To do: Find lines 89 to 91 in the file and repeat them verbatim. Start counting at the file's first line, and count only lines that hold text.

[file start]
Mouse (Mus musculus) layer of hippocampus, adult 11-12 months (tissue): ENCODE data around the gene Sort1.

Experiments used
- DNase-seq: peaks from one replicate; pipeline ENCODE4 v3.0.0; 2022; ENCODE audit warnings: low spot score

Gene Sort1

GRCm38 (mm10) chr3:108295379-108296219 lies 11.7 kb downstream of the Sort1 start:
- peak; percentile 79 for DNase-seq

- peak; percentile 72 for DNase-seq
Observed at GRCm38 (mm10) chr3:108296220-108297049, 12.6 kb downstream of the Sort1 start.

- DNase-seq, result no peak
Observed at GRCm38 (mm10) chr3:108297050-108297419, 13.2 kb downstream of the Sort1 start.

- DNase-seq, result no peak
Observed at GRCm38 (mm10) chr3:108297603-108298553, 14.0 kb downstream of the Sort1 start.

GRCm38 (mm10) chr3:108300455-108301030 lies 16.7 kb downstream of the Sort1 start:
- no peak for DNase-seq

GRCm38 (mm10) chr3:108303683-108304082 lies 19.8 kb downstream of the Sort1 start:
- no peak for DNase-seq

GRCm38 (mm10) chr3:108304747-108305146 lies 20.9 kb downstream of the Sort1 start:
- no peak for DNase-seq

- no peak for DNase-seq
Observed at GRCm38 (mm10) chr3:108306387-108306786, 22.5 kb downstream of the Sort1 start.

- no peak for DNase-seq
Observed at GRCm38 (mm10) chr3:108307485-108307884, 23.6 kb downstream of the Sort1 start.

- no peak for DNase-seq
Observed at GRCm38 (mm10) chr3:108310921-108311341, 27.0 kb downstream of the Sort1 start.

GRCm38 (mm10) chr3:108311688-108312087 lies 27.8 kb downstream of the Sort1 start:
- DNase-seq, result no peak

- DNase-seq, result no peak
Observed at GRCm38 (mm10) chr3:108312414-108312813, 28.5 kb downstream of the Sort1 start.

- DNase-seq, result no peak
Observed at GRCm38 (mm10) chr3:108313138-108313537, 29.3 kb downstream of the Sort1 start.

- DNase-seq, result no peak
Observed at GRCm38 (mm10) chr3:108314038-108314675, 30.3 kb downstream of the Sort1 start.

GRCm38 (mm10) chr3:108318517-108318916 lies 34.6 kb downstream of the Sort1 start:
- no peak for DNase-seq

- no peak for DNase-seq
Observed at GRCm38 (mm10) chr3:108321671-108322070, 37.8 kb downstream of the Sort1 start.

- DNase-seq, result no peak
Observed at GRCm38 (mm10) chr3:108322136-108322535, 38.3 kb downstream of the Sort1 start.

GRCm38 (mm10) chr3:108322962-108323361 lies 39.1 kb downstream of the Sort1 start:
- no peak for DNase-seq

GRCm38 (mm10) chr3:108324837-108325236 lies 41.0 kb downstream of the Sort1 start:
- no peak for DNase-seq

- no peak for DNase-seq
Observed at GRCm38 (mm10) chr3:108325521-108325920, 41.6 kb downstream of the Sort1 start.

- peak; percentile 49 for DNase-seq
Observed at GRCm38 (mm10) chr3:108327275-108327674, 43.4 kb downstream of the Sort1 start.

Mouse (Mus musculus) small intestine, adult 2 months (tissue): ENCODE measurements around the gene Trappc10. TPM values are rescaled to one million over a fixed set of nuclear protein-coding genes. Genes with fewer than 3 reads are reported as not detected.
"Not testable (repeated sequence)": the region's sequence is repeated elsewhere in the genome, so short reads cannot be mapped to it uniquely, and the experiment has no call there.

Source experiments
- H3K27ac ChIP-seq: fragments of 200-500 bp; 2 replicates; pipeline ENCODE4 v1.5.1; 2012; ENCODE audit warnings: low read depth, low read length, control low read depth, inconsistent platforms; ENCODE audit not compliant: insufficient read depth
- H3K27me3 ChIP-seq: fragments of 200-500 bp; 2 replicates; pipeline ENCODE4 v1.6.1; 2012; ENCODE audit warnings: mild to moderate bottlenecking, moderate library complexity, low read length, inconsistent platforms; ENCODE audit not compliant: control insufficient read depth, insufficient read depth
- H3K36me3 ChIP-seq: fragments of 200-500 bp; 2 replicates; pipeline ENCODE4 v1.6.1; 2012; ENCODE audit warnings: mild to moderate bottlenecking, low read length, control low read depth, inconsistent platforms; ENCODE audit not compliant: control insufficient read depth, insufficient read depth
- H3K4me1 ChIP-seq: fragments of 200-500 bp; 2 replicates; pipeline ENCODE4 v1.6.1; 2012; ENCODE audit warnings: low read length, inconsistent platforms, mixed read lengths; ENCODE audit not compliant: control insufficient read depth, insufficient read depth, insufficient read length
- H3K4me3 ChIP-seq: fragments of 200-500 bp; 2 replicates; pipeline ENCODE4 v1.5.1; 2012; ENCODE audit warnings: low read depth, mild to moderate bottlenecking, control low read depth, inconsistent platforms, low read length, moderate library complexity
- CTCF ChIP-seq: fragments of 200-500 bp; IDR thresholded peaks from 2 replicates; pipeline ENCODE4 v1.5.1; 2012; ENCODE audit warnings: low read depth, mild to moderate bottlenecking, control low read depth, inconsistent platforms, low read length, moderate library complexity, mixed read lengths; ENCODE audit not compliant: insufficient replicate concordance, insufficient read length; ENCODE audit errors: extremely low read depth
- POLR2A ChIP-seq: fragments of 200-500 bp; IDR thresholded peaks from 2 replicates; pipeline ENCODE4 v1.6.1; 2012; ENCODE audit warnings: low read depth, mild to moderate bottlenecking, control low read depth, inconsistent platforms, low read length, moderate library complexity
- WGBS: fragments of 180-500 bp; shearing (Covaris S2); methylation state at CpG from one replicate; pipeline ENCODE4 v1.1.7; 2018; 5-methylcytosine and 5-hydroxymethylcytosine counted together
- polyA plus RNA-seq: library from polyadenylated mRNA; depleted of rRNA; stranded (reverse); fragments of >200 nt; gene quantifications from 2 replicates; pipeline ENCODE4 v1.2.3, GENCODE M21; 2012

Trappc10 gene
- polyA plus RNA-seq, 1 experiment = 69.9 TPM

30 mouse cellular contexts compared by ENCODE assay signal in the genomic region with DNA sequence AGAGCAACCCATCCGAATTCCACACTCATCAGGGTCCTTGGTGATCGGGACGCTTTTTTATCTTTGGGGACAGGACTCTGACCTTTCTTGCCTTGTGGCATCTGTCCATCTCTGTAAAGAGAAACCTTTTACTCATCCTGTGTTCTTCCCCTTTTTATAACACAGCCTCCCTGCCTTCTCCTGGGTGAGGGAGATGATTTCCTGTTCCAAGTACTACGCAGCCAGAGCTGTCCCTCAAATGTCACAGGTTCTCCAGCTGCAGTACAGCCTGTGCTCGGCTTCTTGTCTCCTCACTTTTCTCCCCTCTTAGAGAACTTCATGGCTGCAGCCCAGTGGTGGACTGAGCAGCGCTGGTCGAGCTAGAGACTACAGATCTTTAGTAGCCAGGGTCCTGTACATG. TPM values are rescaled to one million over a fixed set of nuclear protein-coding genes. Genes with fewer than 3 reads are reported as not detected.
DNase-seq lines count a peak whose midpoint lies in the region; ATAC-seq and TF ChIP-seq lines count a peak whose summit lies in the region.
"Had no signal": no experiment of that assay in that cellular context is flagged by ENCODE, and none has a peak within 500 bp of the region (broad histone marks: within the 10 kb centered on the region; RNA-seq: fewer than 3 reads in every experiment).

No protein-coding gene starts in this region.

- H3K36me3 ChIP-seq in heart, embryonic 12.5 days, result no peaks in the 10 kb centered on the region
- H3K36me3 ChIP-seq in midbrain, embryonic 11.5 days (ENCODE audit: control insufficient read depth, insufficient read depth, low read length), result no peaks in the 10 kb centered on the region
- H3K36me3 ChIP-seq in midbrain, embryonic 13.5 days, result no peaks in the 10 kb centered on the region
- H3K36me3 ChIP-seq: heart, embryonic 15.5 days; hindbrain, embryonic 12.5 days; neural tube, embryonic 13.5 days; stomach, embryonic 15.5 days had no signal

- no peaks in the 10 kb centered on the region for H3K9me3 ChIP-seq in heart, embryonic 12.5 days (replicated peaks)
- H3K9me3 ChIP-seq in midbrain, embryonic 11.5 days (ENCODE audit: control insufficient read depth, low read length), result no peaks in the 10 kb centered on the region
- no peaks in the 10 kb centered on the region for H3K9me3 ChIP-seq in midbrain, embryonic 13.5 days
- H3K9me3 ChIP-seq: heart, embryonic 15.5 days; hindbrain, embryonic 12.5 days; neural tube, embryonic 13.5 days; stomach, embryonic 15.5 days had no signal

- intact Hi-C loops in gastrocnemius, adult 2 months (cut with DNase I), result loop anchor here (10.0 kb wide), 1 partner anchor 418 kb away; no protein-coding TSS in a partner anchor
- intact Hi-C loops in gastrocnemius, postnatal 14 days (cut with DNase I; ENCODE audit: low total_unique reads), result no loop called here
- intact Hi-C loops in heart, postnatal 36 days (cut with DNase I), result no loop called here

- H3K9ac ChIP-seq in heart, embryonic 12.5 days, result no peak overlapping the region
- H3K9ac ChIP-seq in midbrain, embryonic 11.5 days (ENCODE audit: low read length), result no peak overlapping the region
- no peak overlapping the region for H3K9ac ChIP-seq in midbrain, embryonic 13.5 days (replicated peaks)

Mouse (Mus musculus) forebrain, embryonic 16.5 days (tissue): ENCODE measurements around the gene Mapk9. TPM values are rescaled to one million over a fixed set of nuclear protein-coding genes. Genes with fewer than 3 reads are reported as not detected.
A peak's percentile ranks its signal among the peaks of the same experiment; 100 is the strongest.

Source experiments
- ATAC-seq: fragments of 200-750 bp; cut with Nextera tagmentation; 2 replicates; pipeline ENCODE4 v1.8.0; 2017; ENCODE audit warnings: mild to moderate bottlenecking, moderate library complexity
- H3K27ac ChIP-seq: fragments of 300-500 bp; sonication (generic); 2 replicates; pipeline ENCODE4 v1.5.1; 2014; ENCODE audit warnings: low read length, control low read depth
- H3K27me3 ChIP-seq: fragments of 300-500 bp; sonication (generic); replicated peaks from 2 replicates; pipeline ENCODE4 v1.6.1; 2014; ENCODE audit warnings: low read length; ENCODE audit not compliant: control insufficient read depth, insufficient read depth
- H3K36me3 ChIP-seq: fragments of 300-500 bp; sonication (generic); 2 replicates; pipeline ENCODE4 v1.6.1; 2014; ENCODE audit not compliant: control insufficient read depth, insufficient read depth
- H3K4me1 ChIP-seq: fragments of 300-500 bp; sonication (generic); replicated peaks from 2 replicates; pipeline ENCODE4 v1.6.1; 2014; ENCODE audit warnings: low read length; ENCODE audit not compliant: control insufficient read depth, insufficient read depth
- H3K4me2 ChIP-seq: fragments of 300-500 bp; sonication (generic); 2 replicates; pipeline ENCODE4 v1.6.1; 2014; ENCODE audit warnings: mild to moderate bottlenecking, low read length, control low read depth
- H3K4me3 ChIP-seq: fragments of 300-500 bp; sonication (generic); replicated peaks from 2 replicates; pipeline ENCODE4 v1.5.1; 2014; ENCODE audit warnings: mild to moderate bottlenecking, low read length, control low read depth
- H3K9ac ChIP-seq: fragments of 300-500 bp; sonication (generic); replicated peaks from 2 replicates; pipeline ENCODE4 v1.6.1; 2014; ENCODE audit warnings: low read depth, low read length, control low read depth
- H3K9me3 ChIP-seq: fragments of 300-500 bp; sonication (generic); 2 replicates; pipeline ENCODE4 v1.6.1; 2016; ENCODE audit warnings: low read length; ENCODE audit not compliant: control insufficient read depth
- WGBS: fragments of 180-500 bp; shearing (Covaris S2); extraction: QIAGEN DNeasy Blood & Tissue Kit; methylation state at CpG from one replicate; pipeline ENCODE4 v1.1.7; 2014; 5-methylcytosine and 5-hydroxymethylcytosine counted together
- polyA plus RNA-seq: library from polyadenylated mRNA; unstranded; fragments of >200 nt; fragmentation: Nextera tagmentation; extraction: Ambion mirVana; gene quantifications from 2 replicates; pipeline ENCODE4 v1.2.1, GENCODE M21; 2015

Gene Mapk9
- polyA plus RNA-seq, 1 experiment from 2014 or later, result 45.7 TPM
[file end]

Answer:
- H3K9ac ChIP-seq: fragments of 300-500 bp; sonication (generic); replicated peaks from 2 replicates; pipeline ENCODE4 v1.6.1; 2014; ENCODE audit warnings: low read depth, low read length, control low read depth
- H3K9me3 ChIP-seq: fragments of 300-500 bp; sonication (generic); 2 replicates; pipeline ENCODE4 v1.6.1; 2016; ENCODE audit warnings: low read length; ENCODE audit not compliant: control insufficient read depth
- WGBS: fragments of 180-500 bp; shearing (Covaris S2); extraction: QIAGEN DNeasy Blood & Tissue Kit; methylation state at CpG from one replicate; pipeline ENCODE4 v1.1.7; 2014; 5-methylcytosine and 5-hydroxymethylcytosine counted together